Together We Can -- Newsletter of the Joan Karnell Cancer Center

Summer 2004

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Understanding Lymphedema
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Understanding Lymphedema

Patients being treated for cancer may be at risk for a side effect known as lymphedema. The Joan Karnell Cancer Center at Pennsylvania Hospital offers a certified lymphedema therapist to help manage this condition.

Christine Robertson, OTR/L, MLD/CDT, is an occupational therapist at the Sports Medicine and Rehabilitation Center at Pennsylvania Hospital, and is specially trained in lymphedema treatment.

The lymphatic system is a network of delicate lymph vessels and lymph nodes and has two purposes:

  • Drains protein-rich fluid that builds up in the space outside tissues and returns it to the bloodstream
  • Fights infection

Lymphedema is a condition in which excess protein rich fluid (lymph) collects in tissue and causes swelling. This collection occurs because the lymphatic system has been damaged and can no longer drain excess lymph fluid from a part of the body.

“Cancer or its treatment can affect the lymphatic system,” says Robertson. While lymphedema is commonly found in the arms and legs,with some gynelogical cancers, swelling can occur in the genitals, abdomen or legs. The degree of swelling can range from mild to severe. Patients may have numbness or a tingling sensation and experience a loss of range of mobility.

In some cases, lymphedema may not develop right away, but rather slowly over time. Patients may not experience symptoms for months or years after cancer treatment. It is important, therefore, that patients be aware of the symptoms.

The symptoms of lymphedema include:

  • Heavy feeling in the arms or legs
  • Feeling of tightness of your skin (fingers, hand or arm)
  • Decreased movement or flexibility in your hand, wrist or ankle
  • Difficulty fitting into clothing in one specific area, such as the sleeve or shoes or socks being too tight
  • Your ring,watch, and/or bracelets feel tight, but you have not gained weight

“While there is no cure for lymphedema,” says Robertson.“There are effective treatments available to help manage it.”

Treatment depends on the location and stage of the lymphedema, as well as the patient’s age and general health. The treatment process, known as Complete Decongestive Therapy (CDT), is delivered in two phases.

Phase One (Treatment Phase)
Phase one includes a medical evaluation and treatment planning. The evaluation involves getting a medical history and tracking the progression of the edema (swelling). Based on this information, a personalized course of treatment is developed.

Treatment is comprised of five components:

  • Manual lymph drainage (MLD) massage
  • Compressive bandaging
  • Exercise
  • Skin and nail hygiene
  • Self-care training

The goals of CDT include reducing the size of the limb that is swollen, restoring mobility, and preventing infection.

Manual lymph drainage massage helps to improve the activity of the lymph vascular system. It reroutes the lymph flow around the blocked areas into more centrally located healthy lymph vessels. Robertson said patients not only find this effective in reducing swelling, but a relaxation technique as well.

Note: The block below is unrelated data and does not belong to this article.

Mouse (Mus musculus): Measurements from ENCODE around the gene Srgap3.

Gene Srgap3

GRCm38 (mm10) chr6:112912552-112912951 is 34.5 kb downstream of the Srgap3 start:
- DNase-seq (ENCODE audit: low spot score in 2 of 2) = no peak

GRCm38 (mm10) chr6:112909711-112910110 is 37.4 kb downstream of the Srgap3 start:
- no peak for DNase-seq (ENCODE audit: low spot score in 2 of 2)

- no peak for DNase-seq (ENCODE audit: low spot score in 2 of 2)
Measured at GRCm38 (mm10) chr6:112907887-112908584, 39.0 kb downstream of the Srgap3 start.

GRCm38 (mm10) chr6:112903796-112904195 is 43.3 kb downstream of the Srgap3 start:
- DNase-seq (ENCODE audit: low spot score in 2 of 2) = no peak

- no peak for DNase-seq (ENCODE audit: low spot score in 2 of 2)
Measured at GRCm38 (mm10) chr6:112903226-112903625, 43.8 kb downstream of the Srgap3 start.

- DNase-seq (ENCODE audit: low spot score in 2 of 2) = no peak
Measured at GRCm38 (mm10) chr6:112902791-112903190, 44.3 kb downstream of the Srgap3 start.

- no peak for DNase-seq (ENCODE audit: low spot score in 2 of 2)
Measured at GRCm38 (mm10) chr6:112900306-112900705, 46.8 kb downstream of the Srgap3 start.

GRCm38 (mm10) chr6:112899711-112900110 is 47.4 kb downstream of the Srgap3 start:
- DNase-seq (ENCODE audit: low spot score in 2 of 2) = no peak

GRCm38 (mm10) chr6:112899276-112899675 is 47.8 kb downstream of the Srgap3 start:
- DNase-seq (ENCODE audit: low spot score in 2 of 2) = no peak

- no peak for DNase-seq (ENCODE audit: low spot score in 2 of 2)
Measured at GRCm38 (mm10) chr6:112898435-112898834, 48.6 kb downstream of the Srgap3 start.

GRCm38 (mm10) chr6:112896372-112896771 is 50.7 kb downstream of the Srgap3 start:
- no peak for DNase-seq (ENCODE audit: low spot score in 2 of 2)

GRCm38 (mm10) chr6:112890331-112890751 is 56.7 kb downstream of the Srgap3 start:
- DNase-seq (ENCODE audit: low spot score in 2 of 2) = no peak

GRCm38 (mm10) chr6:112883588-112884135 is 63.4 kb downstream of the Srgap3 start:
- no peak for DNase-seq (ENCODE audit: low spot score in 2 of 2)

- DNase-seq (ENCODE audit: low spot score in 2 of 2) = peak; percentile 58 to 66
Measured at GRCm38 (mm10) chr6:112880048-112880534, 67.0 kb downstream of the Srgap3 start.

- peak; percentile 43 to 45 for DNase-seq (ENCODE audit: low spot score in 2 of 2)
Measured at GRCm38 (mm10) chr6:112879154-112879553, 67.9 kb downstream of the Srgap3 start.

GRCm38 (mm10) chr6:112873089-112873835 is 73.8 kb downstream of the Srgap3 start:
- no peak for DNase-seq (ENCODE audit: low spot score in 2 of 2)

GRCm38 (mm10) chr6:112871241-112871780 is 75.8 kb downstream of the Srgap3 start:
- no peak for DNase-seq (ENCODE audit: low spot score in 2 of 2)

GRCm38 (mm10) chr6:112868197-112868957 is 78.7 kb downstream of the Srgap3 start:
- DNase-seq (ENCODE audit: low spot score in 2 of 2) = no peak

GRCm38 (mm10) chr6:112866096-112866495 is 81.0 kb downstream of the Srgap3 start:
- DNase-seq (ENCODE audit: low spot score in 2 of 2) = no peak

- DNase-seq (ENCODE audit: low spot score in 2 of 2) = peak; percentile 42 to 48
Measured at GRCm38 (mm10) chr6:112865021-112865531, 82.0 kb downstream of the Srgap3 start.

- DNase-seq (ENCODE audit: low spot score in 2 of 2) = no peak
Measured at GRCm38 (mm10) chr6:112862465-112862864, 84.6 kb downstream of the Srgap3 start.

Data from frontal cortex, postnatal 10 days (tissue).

After the MLD massage, the affected area is wrapped in compressive bandaging. This helps to sustain the increased movement of fluid generated by the massage and prevents fluid from building up again.

The third component is exercise. “The purpose of low exertion exercise with the compressive bandages on is to generate movement to continue to reduce swelling and improve mobility and flexibility,” says Robertson.

Another important part of treatment is educating patients about the importance of good hygiene, especially skin and nail care to reduce the risk of infection.

“It is important that patients take meticulous care of the skin and nails to prevent the accumulation of bacteria,” said Robertson.” White blood cells, which help the body fight infection, make up the lymph fluid. When the lymphatic system is damaged there is an increased risk of infection.” A patient’s progress is documented by weekly volumetric measurements to track decreases in edema.

Phase Two (Maintenance Phase)
Phase two of treatment is maintenance, which consists of the following:

  • Compression garments during the day
  • Bandaging at night
  • Meticulous skin and nail care
  • Remedial exercises daily
  • Manual lymph drainage massage as needed
  • Follow-up visits

Robertson said that even after phase two of treatment, she is available to patients to answer their questions or address any concerns they may have. “Lymphedema is an involved process,” says Robertson. “We work to help patients understand each step of the process to maximize their progress and enjoy a better quality of life.”

For more information or to schedule an appointment, call 1-800-789-PENN (7366). You can also request an appointment online.


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Need an appointment? Request one online 24 hours/day, 7 days/week or call 800-789-PENN (7366) to speak to a referral counselor.

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